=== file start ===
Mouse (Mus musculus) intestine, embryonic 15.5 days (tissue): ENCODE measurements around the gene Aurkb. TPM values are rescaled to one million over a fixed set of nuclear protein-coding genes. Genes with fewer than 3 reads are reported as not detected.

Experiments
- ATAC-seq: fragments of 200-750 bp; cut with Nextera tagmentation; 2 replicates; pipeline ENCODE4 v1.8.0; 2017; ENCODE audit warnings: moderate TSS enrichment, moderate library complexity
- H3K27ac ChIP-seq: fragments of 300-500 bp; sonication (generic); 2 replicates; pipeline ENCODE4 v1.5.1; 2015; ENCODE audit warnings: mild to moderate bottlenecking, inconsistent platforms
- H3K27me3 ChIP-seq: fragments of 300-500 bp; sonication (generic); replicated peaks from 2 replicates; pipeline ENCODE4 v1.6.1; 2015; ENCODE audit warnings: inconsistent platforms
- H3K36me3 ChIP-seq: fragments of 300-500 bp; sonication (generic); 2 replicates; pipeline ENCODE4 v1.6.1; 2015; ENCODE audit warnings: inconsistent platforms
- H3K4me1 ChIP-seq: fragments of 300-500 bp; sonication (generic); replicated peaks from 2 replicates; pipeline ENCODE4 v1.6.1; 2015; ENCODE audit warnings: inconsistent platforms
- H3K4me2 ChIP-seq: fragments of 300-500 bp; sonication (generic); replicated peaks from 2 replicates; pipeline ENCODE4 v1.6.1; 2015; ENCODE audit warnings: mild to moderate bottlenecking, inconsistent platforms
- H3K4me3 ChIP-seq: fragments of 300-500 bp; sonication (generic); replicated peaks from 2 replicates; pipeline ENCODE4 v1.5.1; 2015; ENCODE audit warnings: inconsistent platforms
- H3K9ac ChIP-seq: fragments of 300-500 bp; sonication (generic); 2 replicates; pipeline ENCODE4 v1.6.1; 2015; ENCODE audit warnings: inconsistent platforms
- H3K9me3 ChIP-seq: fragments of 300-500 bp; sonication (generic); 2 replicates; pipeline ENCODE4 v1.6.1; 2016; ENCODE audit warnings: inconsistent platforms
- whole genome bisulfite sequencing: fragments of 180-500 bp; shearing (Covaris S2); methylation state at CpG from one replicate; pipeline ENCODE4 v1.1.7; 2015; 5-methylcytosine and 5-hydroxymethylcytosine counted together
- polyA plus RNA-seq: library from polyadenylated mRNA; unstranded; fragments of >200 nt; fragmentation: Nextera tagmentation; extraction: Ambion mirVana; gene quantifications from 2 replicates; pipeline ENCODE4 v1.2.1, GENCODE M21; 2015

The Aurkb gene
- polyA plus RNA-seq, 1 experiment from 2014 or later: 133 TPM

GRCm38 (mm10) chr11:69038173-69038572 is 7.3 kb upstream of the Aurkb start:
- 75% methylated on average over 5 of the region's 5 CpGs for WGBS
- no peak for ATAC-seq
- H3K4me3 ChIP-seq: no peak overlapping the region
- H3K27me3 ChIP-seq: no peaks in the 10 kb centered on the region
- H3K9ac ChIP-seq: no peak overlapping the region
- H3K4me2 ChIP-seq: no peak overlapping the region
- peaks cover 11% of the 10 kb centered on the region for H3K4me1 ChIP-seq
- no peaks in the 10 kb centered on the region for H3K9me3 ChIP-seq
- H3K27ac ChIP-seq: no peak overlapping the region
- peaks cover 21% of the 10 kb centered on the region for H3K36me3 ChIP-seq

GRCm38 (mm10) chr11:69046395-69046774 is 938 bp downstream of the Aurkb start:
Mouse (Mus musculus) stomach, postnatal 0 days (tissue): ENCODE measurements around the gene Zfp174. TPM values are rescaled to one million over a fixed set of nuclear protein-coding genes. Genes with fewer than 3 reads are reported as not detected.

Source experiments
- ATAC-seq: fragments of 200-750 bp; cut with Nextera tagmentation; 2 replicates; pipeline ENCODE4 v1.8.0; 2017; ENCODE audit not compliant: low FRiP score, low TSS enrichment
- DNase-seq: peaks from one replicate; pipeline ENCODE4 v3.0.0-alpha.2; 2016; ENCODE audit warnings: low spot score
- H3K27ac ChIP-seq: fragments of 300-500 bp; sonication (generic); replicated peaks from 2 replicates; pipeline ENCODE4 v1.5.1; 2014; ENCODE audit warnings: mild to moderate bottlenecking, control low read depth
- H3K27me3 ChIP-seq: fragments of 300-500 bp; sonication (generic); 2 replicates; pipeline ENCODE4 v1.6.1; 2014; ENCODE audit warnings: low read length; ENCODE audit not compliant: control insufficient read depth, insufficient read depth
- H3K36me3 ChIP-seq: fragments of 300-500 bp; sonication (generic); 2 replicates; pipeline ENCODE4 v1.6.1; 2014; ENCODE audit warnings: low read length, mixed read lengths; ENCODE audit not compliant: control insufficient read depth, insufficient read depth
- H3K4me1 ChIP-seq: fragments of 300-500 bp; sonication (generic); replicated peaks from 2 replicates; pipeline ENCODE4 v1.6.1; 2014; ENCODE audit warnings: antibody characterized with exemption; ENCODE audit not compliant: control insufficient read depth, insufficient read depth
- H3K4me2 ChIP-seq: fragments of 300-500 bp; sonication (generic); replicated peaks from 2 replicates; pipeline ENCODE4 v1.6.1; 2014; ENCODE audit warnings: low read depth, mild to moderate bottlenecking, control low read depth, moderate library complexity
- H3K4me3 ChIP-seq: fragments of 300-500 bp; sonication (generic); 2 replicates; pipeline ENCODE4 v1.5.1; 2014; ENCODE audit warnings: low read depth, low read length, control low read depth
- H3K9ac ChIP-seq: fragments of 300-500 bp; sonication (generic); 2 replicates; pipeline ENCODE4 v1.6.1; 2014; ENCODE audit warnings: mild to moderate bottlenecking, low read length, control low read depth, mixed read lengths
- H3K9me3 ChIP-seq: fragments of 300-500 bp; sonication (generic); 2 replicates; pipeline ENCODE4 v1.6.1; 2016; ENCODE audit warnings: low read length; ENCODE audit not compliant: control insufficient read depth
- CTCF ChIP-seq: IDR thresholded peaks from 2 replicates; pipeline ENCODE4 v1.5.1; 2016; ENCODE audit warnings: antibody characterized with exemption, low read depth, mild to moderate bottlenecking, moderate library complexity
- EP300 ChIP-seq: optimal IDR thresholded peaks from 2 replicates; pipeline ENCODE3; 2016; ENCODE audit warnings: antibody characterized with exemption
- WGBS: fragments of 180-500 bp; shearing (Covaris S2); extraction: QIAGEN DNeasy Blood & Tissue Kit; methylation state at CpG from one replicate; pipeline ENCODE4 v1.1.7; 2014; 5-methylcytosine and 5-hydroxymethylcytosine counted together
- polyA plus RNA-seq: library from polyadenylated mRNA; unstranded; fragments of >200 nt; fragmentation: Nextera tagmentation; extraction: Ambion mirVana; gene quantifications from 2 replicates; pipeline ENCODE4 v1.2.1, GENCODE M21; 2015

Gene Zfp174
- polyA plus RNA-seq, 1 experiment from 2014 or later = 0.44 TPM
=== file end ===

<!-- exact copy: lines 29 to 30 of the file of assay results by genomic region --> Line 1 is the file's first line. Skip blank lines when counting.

Source experiments
- ATAC-seq: fragments of 200-750 bp; cut with Nextera tagmentation; 2 replicates; pipeline ENCODE4 v1.8.0; 2017; ENCODE audit not compliant: low FRiP score, low TSS enrichment